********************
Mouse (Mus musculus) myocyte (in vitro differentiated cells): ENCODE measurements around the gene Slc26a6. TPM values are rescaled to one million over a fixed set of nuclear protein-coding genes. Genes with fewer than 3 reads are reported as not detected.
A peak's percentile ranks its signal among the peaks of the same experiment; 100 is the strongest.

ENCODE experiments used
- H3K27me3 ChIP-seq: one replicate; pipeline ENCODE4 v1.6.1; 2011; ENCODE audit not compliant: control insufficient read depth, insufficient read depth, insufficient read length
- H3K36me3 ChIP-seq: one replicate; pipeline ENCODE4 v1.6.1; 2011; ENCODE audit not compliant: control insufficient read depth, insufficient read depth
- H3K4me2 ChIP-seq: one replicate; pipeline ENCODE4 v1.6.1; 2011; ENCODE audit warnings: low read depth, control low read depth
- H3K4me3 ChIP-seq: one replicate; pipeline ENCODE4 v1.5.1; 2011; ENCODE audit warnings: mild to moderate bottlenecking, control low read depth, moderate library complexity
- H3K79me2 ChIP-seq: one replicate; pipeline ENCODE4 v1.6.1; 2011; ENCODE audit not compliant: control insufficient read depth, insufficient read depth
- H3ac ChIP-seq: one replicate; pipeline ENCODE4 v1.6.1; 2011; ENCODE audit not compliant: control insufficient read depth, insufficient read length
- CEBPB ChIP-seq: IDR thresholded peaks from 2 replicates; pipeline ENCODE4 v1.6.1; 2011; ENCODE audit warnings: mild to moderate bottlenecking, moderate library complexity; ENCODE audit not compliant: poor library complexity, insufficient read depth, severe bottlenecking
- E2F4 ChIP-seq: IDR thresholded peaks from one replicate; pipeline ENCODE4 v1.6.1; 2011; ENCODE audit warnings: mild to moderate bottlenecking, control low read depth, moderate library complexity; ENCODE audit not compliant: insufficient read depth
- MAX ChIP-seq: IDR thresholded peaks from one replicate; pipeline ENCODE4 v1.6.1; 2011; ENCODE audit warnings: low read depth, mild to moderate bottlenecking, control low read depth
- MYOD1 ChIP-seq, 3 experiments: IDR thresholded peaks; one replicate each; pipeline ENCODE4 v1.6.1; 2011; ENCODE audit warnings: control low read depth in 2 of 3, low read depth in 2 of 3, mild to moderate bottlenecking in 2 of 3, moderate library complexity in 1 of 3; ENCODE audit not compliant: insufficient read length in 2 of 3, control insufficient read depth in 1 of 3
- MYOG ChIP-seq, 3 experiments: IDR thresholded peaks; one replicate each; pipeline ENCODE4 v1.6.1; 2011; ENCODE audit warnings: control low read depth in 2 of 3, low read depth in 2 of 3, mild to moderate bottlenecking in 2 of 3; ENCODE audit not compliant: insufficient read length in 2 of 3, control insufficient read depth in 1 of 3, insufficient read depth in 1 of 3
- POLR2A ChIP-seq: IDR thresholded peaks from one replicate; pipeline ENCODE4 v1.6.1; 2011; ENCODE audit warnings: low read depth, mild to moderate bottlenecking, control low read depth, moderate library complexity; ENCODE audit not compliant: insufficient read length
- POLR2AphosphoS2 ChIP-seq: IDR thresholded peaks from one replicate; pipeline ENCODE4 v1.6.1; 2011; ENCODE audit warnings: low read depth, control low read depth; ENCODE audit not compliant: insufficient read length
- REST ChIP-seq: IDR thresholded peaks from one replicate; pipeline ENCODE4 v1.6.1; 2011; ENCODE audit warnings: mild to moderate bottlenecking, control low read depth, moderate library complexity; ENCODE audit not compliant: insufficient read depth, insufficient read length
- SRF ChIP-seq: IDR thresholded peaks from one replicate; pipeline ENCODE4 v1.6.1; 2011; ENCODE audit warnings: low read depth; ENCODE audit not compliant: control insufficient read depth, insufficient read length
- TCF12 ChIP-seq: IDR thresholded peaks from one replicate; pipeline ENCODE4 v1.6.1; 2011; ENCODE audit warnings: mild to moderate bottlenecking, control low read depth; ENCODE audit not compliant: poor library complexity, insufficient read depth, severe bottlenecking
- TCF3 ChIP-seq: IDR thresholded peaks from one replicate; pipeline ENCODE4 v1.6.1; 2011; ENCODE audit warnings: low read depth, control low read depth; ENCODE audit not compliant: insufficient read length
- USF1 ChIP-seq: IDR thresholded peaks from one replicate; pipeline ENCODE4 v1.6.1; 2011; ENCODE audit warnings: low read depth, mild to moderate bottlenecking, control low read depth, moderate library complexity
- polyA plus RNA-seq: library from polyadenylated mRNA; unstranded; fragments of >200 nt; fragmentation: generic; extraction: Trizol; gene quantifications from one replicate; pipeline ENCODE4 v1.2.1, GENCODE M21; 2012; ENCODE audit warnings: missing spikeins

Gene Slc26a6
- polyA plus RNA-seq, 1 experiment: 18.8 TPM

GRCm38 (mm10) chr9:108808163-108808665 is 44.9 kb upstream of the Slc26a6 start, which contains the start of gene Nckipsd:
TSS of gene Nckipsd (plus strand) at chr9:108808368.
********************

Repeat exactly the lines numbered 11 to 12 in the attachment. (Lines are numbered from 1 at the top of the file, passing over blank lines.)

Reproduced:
- E2F4 ChIP-seq: IDR thresholded peaks from one replicate; pipeline ENCODE4 v1.6.1; 2011; ENCODE audit warnings: mild to moderate bottlenecking, control low read depth, moderate library complexity; ENCODE audit not compliant: insufficient read depth
- MAX ChIP-seq: IDR thresholded peaks from one replicate; pipeline ENCODE4 v1.6.1; 2011; ENCODE audit warnings: low read depth, mild to moderate bottlenecking, control low read depth